Early in the evening on the 2nd day of November 1999, I received a phone call that spun our lives around in ways we never expected. The voice on the other line posed a question, “Would you like to have a daughter?” Stunned and in the middle of taking the puppy out to the grass, I asked her to tell me more.
The woman replied, “She has a cleft palate but we have a surgeon willing to fix that. The doctors think she is deaf but we really believe she can hear. There is a heart murmur but so many kids grow out of those and they said she has a club foot but we don’t think so.”
It is among the rarest of moments in my life when I am rendered speechless. I told her I would talk to my husband and let her know. His reaction to the look on my face when I entered his office is imprinted in my memory. He was packing up his satchel to go to a training. I told him about the call, we stopped and prayed. When he returned that night we agreed, this was our baby.
A week later we found ourselves holding our precious child. So tiny and frail in our arms. She didn’t have the typical Chinese face I had expected. It took every ounce of energy she had to eat. One of the volunteers had bought what she thought was a bottle for cleft palates but it wasn’t. Looking back we were so fortunate that she didn’t get very sick. We hadn’t been told everything about her condition.
The day before we were to leave with her a volunteer blurted out over the phone, “You do realize she’ll be mentally retarded don’t you?” At that moment it couldn’t have been clearer that I was fully her mother. Through anger with tears burning my face I told her she didn’t know what she was talking about. Quickly hanging up I held on to my heart with everything I had and turned to my husband. I knew the minute I told him, there would have to be a decision made. Fear that he would say it was too much, the ache that he might tell me we couldn’t handle this pulsated through my veins.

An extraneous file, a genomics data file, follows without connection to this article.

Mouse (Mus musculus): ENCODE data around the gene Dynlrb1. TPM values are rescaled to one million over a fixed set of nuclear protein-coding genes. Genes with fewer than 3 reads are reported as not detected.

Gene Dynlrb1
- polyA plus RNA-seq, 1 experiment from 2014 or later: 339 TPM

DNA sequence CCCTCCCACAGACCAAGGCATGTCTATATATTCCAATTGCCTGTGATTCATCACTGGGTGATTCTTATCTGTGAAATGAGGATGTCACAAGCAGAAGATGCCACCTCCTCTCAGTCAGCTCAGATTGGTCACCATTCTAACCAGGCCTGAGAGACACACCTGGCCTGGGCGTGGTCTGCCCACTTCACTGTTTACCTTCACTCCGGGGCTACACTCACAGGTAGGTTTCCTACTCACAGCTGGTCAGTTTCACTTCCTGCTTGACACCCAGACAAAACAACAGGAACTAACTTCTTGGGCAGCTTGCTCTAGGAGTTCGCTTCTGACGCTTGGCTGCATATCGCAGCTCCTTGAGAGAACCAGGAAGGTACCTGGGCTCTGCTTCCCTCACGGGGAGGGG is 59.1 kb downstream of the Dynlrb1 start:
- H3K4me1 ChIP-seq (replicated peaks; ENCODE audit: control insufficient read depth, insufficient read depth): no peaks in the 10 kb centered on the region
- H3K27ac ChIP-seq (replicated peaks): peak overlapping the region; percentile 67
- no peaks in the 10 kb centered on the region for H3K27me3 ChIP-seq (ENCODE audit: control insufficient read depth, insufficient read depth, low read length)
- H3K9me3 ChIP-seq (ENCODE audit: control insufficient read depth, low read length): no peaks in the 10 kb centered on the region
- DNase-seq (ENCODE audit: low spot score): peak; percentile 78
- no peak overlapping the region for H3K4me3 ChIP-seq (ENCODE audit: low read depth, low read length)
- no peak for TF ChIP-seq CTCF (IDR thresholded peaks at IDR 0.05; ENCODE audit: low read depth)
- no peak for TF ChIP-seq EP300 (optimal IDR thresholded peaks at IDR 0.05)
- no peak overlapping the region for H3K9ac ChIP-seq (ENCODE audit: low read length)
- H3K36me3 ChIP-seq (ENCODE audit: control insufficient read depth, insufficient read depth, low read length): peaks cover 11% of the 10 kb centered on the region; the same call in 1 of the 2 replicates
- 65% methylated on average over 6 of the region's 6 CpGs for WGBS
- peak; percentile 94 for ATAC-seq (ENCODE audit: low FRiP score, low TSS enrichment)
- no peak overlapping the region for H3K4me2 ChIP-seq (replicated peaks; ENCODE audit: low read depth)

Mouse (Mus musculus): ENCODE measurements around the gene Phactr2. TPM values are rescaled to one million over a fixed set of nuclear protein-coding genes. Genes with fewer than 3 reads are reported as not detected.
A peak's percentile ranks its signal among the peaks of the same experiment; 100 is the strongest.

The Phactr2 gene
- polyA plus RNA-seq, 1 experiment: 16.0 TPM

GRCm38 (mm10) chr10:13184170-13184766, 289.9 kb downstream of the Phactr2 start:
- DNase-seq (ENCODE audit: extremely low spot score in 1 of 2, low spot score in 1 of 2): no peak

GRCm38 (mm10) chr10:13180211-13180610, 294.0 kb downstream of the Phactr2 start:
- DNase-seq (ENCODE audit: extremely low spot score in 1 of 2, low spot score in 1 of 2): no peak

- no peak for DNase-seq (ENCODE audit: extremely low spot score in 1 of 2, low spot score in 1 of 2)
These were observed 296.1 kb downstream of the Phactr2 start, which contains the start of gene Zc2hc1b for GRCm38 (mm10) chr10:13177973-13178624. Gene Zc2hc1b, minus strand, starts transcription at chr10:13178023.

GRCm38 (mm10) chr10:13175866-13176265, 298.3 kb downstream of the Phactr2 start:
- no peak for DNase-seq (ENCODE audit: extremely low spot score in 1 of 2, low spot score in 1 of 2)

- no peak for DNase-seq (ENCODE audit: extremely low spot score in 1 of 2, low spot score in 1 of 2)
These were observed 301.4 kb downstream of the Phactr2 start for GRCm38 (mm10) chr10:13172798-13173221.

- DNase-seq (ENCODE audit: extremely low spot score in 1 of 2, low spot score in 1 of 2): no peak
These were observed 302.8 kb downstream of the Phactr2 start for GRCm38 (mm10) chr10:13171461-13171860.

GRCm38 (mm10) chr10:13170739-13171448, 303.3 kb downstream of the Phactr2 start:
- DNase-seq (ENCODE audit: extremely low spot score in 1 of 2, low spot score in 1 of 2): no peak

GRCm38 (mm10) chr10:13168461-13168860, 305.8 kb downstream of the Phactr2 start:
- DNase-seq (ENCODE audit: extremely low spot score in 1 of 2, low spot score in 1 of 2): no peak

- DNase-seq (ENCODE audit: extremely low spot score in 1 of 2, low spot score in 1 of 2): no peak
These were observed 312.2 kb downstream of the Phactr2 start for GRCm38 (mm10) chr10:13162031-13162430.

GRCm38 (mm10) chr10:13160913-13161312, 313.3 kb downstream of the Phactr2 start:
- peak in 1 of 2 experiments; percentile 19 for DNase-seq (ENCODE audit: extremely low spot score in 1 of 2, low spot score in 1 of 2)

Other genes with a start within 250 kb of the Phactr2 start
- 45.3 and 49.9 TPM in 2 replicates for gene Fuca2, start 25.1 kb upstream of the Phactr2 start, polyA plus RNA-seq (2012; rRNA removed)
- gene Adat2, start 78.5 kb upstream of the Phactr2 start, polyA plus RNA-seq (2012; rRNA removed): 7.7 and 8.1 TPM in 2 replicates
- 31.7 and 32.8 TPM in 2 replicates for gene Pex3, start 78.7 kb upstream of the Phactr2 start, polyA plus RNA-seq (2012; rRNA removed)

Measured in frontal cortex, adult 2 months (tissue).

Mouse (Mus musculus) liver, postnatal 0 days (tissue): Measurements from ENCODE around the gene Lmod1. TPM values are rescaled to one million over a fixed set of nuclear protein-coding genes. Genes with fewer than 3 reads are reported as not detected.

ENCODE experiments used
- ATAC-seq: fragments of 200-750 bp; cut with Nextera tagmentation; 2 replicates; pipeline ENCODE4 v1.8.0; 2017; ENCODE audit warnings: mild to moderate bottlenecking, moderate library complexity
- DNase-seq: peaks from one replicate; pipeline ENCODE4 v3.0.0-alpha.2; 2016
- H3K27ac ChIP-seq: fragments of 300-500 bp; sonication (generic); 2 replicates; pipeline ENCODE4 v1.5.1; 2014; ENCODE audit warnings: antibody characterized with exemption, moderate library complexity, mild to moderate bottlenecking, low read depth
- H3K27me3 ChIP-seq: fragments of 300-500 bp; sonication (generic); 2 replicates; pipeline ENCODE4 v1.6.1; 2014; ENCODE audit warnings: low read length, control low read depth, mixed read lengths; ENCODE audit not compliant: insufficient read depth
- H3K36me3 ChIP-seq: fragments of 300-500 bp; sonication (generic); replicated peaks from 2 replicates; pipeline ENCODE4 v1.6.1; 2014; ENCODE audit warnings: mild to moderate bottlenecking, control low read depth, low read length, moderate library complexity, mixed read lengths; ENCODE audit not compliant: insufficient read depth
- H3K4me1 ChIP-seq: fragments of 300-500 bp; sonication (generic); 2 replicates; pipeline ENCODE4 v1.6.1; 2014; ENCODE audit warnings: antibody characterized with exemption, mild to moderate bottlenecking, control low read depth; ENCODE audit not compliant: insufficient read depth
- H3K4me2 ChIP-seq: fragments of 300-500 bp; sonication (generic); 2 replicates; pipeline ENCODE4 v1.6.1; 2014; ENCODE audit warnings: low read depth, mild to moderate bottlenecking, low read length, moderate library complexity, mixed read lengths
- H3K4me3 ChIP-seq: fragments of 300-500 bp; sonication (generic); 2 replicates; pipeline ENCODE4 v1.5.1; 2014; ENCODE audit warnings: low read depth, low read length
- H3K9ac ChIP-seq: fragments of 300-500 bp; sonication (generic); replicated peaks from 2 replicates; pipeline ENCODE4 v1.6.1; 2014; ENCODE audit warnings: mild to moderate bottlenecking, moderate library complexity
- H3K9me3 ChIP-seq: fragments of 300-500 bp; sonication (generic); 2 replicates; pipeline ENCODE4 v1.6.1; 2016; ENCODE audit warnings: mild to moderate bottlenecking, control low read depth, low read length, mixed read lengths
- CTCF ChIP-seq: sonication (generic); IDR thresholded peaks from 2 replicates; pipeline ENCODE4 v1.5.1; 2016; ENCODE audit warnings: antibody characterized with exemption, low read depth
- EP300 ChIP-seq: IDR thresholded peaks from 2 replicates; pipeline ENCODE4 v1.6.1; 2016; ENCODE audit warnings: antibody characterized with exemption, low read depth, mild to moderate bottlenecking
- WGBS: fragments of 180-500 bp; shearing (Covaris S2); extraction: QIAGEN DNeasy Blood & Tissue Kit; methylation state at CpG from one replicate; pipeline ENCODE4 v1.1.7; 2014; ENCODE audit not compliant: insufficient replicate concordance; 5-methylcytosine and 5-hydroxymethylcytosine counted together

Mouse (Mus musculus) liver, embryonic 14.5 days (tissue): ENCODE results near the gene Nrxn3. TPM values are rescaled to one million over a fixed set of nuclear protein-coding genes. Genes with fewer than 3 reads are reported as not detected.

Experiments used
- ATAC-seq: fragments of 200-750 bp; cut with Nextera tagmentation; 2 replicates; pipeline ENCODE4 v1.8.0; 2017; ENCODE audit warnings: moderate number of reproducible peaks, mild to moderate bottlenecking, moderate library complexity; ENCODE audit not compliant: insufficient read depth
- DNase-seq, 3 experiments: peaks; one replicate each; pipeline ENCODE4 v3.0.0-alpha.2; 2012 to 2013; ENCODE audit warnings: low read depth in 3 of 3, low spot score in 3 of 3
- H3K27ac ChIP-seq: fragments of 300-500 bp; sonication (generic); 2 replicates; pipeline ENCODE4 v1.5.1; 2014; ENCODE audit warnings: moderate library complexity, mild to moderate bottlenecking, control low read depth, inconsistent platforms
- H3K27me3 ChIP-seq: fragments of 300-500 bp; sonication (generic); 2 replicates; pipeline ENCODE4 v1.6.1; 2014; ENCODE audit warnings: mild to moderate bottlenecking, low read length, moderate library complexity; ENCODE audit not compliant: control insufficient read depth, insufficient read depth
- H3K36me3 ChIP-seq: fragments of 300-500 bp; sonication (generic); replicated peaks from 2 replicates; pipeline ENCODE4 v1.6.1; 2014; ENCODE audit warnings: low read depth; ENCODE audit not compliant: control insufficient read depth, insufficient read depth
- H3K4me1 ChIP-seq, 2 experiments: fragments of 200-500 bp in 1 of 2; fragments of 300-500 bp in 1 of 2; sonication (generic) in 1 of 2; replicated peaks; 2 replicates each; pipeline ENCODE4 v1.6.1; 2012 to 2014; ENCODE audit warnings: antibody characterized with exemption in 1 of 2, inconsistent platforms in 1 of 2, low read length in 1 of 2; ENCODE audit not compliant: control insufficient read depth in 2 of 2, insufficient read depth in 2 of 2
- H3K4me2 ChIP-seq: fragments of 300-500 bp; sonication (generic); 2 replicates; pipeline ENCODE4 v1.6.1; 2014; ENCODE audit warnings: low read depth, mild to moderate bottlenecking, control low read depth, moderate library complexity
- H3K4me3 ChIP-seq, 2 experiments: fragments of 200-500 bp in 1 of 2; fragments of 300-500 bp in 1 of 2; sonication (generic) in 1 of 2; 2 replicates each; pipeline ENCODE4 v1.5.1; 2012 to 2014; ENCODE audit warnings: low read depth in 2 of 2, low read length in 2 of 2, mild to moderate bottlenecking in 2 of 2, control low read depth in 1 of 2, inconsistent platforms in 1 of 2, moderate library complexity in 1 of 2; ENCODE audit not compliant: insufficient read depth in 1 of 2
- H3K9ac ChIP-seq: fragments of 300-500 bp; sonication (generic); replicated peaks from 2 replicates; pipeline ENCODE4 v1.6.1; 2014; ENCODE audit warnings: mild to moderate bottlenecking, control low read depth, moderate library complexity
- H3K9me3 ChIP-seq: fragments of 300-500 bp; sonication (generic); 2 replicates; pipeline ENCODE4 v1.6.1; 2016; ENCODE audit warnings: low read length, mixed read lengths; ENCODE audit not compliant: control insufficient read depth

“They say she is going to be mentally retarded. What if their right?” I squeezed out of my tightened throat. “So what? What if she is? She is still our daughter. Don’t you remember the story of David and Mephibosheth?” That wasn’t a story I had been told in Sunday School. He went on to explain how David was brought the son of his dear friend Jonathan who was “lame in both feet”. He was taken into David’s family. Thats what we were going to do. She would sit at our table the rest of her days. The next day, we left the area and headed closer to home holding our miracle that God had so graciously chosen to place in our lives.
For three weeks I stayed with my parents just two hours from the state line. Our paperwork had to be cleared before we could take her home to her waiting father and sister. My Dad became her second caretaker. Nights were so difficult so the minute she would make a sound in the morning, he would slip into the room to scoop her out of the cradle so I could sleep.
Exactly a month from the day I received the first call, I answered the phone to hear my adoption counselor say that our paperwork had cleared. We were in the car a half an hour later to take the winding tree lined interstate home. We arrived to chinese takeout and excited neighbors waiting to welcome us home.
This of course is only the beginning of the story. You are welcome to pull up a chair as you sip your beverage of choice and browse our stories. My desire is that you will find encouragement and peace through our lives filled of joy, peace and always hope.
Here is an outdated but heartfelt slideshow.